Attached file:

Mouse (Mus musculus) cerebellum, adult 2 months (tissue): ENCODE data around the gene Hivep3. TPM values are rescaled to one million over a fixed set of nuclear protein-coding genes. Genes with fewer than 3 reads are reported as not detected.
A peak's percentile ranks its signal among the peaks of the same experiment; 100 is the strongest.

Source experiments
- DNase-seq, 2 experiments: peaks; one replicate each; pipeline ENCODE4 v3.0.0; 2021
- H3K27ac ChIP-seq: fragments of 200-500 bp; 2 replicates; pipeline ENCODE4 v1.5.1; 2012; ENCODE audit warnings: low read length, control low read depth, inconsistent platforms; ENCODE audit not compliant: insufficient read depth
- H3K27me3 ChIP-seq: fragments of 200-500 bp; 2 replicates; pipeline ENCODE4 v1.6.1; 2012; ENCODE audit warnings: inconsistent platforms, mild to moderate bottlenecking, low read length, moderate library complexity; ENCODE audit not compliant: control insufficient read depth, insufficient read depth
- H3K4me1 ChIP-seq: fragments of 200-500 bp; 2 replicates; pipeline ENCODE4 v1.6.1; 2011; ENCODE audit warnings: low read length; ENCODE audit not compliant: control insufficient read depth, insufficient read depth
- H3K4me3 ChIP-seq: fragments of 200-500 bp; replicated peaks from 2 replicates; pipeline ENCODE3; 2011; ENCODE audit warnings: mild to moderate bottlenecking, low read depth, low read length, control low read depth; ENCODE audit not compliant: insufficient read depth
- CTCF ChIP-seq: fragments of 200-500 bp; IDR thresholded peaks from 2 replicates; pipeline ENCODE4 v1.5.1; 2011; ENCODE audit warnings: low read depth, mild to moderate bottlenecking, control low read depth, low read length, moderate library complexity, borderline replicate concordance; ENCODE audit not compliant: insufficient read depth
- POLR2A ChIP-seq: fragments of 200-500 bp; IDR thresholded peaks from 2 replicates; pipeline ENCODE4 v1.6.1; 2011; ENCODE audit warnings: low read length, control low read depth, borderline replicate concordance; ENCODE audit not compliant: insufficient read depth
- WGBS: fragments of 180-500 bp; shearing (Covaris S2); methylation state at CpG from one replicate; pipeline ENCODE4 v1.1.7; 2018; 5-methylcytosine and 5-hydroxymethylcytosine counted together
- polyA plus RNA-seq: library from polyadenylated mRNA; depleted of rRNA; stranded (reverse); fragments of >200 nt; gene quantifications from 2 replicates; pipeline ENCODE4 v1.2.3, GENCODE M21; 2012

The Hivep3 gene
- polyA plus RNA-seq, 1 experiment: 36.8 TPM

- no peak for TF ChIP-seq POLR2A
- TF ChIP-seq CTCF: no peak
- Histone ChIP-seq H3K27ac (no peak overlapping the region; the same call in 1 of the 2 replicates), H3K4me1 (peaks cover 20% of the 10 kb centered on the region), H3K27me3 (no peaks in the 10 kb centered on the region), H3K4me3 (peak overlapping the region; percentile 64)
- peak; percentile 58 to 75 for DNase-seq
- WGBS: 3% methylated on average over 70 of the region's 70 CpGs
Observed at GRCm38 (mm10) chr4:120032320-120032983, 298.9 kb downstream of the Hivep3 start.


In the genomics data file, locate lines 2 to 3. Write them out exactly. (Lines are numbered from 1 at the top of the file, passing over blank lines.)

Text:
A peak's percentile ranks its signal among the peaks of the same experiment; 100 is the strongest.

Source experiments